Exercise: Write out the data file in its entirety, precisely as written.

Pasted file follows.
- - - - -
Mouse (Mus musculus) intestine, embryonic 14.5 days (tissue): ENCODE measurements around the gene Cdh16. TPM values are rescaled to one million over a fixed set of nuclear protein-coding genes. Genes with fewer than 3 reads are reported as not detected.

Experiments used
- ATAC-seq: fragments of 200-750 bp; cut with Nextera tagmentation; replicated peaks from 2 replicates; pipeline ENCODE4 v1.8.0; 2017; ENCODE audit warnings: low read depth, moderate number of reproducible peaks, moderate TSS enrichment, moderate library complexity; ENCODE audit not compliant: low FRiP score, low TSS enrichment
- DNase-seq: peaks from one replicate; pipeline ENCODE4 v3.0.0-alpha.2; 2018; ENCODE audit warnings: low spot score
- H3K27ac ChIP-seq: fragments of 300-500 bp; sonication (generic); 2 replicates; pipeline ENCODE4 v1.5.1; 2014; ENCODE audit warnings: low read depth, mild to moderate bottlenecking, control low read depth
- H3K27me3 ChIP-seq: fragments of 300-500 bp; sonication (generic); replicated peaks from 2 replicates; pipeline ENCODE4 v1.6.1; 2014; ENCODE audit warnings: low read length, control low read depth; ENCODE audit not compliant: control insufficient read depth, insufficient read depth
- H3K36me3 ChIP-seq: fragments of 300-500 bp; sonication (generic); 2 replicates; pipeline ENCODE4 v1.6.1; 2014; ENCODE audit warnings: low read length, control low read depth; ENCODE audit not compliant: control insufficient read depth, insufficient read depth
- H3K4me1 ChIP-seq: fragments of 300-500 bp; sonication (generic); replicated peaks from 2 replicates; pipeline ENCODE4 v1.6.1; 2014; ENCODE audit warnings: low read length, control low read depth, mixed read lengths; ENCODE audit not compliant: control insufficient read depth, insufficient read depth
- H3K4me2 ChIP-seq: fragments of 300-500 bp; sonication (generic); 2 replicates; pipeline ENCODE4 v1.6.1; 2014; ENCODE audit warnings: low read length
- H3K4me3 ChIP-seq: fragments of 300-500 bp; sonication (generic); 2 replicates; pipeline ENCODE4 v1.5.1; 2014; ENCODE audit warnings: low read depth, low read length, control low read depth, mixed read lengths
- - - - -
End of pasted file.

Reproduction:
Mouse (Mus musculus) intestine, embryonic 14.5 days (tissue): ENCODE measurements around the gene Cdh16. TPM values are rescaled to one million over a fixed set of nuclear protein-coding genes. Genes with fewer than 3 reads are reported as not detected.

Experiments used
- ATAC-seq: fragments of 200-750 bp; cut with Nextera tagmentation; replicated peaks from 2 replicates; pipeline ENCODE4 v1.8.0; 2017; ENCODE audit warnings: low read depth, moderate number of reproducible peaks, moderate TSS enrichment, moderate library complexity; ENCODE audit not compliant: low FRiP score, low TSS enrichment
- DNase-seq: peaks from one replicate; pipeline ENCODE4 v3.0.0-alpha.2; 2018; ENCODE audit warnings: low spot score
- H3K27ac ChIP-seq: fragments of 300-500 bp; sonication (generic); 2 replicates; pipeline ENCODE4 v1.5.1; 2014; ENCODE audit warnings: low read depth, mild to moderate bottlenecking, control low read depth
- H3K27me3 ChIP-seq: fragments of 300-500 bp; sonication (generic); replicated peaks from 2 replicates; pipeline ENCODE4 v1.6.1; 2014; ENCODE audit warnings: low read length, control low read depth; ENCODE audit not compliant: control insufficient read depth, insufficient read depth
- H3K36me3 ChIP-seq: fragments of 300-500 bp; sonication (generic); 2 replicates; pipeline ENCODE4 v1.6.1; 2014; ENCODE audit warnings: low read length, control low read depth; ENCODE audit not compliant: control insufficient read depth, insufficient read depth
- H3K4me1 ChIP-seq: fragments of 300-500 bp; sonication (generic); replicated peaks from 2 replicates; pipeline ENCODE4 v1.6.1; 2014; ENCODE audit warnings: low read length, control low read depth, mixed read lengths; ENCODE audit not compliant: control insufficient read depth, insufficient read depth
- H3K4me2 ChIP-seq: fragments of 300-500 bp; sonication (generic); 2 replicates; pipeline ENCODE4 v1.6.1; 2014; ENCODE audit warnings: low read length
- H3K4me3 ChIP-seq: fragments of 300-500 bp; sonication (generic); 2 replicates; pipeline ENCODE4 v1.5.1; 2014; ENCODE audit warnings: low read depth, low read length, control low read depth, mixed read lengths